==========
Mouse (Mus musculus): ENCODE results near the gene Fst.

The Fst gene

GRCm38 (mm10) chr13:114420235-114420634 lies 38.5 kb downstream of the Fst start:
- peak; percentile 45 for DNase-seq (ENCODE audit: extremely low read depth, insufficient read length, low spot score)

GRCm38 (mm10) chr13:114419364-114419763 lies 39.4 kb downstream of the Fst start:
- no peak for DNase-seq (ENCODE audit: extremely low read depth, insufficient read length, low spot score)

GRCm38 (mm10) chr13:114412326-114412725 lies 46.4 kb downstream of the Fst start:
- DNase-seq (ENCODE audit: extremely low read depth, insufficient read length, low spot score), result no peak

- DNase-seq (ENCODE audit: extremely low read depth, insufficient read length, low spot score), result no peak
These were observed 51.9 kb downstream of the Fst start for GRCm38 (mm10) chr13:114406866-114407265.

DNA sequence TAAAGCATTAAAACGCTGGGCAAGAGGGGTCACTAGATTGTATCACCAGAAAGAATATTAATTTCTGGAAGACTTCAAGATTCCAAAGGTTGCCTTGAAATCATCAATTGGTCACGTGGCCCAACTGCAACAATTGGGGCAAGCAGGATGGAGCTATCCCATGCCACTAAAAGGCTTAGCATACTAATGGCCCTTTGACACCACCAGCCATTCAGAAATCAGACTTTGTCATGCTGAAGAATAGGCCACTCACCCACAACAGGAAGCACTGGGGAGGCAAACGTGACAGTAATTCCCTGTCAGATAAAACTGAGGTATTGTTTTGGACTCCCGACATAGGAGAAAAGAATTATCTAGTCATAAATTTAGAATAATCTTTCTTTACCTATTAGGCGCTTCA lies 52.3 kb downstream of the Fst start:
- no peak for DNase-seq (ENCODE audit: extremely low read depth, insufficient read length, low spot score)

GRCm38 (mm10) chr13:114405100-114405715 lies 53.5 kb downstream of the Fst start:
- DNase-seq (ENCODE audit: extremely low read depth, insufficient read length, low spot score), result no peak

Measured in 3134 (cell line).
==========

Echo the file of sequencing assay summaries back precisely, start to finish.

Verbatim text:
Mouse (Mus musculus): ENCODE results near the gene Fst.

The Fst gene

GRCm38 (mm10) chr13:114420235-114420634 lies 38.5 kb downstream of the Fst start:
- peak; percentile 45 for DNase-seq (ENCODE audit: extremely low read depth, insufficient read length, low spot score)

GRCm38 (mm10) chr13:114419364-114419763 lies 39.4 kb downstream of the Fst start:
- no peak for DNase-seq (ENCODE audit: extremely low read depth, insufficient read length, low spot score)

GRCm38 (mm10) chr13:114412326-114412725 lies 46.4 kb downstream of the Fst start:
- DNase-seq (ENCODE audit: extremely low read depth, insufficient read length, low spot score), result no peak

- DNase-seq (ENCODE audit: extremely low read depth, insufficient read length, low spot score), result no peak
These were observed 51.9 kb downstream of the Fst start for GRCm38 (mm10) chr13:114406866-114407265.

DNA sequence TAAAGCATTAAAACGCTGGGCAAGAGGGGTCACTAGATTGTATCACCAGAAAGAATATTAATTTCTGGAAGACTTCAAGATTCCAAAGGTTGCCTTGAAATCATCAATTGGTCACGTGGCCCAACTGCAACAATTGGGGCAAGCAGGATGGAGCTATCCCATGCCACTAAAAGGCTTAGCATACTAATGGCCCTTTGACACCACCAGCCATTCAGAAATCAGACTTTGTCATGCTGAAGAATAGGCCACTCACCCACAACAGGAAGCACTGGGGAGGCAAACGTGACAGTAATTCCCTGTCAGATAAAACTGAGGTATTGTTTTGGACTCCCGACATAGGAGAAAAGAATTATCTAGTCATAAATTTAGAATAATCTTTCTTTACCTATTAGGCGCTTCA lies 52.3 kb downstream of the Fst start:
- no peak for DNase-seq (ENCODE audit: extremely low read depth, insufficient read length, low spot score)

GRCm38 (mm10) chr13:114405100-114405715 lies 53.5 kb downstream of the Fst start:
- DNase-seq (ENCODE audit: extremely low read depth, insufficient read length, low spot score), result no peak

Measured in 3134 (cell line).